When Coal Plants Shut Down
Pushing for a Just Transition for Workers
Many experts believe that coal generation needs to be phased out as soon as technically possible, regardless of coal reserves, and that any use of fossil fuels including natural gas to generate electricity will have to end globally by 2040. — from “Just Transition: Exactly What’s in it for Workers?”
The compelling story of coal-fired electricity plant closures in Australia, as recounted at an International Confederation of Trade Unions workshop in October 2017, inspired Toronto’s Labour Education Centre (LEC) to conduct four case studies on Just Transition from a worker’s point of view.
Called “Just Transition: Exactly What’s in it for Workers?,” LEC’s project examines the extent to which workers’ interests were considered before, during, or after the closure or conversion of coal plants in four places — Alberta, Ontario, and the Australian states of South Australia and Victoria.
The Politics of Plant Closures
Globally, Alberta is known for its oil and gas industry, and its controversial mining of carbon-rich bitumen, traditionally called tar sands, but rebranded oil sands.
The former Harper federal government had established 2030 as the deadline for phasing out most coal-fired electricity. When the Trudeau government was elected it continued to move the province toward using cleaner sources of energy, mainly gas. In an effort to stave off capital flight and to hasten the coal-plant closures, the NDP government of Alberta then paid $1.36 billion to three energy companies, although some of the plants were relatively new and efficient.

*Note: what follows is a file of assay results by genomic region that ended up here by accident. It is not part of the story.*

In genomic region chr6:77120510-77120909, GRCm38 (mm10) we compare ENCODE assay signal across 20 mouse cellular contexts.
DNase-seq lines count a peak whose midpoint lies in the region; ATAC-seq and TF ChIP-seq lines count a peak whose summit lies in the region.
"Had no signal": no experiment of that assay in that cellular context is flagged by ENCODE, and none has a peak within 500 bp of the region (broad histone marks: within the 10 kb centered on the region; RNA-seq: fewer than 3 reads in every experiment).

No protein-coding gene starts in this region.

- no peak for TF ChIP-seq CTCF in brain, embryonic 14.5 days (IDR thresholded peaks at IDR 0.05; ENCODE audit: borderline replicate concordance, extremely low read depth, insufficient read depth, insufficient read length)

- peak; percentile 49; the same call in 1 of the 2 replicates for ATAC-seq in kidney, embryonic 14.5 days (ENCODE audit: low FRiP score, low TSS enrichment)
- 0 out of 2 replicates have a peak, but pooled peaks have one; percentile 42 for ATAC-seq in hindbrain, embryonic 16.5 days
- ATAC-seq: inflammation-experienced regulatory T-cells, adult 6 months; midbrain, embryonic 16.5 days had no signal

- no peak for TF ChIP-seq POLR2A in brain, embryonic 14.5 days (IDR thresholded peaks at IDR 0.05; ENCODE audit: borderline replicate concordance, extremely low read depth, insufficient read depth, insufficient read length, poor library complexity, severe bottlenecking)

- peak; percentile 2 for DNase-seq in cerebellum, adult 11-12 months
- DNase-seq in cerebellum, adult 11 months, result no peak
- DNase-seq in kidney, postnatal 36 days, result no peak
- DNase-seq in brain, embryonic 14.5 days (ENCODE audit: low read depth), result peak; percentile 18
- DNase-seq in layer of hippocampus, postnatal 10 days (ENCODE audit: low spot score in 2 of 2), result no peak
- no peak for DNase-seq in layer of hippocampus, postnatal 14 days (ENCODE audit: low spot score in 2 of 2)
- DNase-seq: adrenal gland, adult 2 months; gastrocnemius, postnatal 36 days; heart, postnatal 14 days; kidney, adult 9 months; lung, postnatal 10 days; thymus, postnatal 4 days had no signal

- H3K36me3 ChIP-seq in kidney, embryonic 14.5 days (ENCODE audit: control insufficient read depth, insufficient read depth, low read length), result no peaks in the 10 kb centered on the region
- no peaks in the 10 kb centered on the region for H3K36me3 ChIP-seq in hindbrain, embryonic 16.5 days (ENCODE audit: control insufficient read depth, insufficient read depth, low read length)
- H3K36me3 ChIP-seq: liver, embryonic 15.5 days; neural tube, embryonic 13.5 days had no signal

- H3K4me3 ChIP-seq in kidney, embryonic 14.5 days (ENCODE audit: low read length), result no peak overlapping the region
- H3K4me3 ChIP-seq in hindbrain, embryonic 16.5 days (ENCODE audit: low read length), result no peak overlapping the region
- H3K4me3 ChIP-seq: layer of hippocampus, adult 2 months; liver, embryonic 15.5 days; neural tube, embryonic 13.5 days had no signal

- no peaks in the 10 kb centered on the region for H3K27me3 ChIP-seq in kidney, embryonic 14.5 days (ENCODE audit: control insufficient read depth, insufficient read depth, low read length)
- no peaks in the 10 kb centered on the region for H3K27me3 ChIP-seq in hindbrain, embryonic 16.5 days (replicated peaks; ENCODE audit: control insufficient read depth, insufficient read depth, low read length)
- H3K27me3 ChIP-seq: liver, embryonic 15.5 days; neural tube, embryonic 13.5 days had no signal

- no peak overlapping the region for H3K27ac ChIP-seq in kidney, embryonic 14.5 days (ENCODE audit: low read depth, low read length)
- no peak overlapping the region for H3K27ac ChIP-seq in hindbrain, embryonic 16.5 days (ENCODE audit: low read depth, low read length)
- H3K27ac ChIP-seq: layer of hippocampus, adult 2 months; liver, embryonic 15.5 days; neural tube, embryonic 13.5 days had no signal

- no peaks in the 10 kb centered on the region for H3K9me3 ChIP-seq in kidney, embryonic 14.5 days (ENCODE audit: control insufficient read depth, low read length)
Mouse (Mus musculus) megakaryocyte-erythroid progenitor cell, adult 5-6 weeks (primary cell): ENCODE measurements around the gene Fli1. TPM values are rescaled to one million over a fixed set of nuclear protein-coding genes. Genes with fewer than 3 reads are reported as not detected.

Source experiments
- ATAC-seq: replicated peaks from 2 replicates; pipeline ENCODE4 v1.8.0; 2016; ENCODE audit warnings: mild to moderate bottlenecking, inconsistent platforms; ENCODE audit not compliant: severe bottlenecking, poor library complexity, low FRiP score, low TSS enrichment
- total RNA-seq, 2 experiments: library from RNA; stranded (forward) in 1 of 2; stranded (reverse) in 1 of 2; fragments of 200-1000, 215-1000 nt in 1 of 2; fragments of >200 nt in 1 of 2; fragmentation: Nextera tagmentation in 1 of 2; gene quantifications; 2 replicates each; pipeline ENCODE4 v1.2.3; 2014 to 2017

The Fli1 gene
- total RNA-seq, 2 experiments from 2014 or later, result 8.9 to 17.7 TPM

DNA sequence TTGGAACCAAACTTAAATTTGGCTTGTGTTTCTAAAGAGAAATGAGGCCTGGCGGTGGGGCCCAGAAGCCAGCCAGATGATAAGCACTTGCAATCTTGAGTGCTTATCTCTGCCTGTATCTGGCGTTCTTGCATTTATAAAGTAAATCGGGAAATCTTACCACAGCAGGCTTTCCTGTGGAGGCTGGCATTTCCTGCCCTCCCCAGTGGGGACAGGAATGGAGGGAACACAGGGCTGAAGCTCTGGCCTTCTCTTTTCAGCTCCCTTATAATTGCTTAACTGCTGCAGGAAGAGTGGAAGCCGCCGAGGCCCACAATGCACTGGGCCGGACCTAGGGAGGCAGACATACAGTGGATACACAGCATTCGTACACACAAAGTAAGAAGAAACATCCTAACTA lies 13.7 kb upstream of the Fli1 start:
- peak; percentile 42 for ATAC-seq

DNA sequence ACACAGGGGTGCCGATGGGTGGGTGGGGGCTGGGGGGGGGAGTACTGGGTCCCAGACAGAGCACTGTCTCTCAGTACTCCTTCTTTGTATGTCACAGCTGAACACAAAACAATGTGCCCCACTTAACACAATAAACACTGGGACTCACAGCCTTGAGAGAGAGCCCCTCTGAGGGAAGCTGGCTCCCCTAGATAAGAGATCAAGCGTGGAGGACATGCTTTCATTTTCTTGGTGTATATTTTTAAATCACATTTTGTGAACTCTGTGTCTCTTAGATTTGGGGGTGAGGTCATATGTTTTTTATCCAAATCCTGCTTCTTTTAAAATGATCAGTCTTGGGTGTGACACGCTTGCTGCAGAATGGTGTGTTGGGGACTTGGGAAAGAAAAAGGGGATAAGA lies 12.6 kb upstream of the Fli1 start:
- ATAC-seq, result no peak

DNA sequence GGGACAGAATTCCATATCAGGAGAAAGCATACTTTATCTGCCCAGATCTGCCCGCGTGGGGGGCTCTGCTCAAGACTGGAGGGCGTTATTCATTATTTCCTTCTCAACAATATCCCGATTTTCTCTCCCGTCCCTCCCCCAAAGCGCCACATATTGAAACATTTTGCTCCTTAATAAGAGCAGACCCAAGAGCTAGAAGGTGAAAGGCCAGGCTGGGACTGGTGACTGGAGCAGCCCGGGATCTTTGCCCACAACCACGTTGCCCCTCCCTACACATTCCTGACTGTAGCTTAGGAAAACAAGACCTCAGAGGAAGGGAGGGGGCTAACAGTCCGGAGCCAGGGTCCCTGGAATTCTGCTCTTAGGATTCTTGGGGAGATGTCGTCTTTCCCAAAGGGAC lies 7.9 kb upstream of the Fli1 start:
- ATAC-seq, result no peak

Compensation was given to the companies without including any compensation to workers or communities as part of the closures. The government also failed to consult with affected communities and workers before announcing the closures and negotiating with the power companies.
But after hearing from municipalities and unions about the lack of programs for communities and workers, in September 2016 the Alberta government did establish an advisory panel to examine potential impacts of the coal phase-out and to identify ways to support worker transition. The panel was tasked to consult with coal workers and their unions, communities, municipal and First Nations leaders, small businesses and community organizations responsible for economic development. The advisory panel’s 35 recommendations to the government were released in September 2017.
Meanwhile, Alberta Federation of Labour (AFL) president Gil McGowan took a leading role in persuading the provincial government to correct its initial mistake. The AFL created the Coal Transition Coalition, which became an effective advocate for the workers and their communities, hosting town hall meetings and talking with workers, their unions and their families. The coalition published a report in March 2017 that included transition case studies, best practices and lessons that might be useful for Alberta’s transition away from coal power. Many of the recommendations from the coalition’s research were mirrored in those submitted to the provincial government by its advisory panel.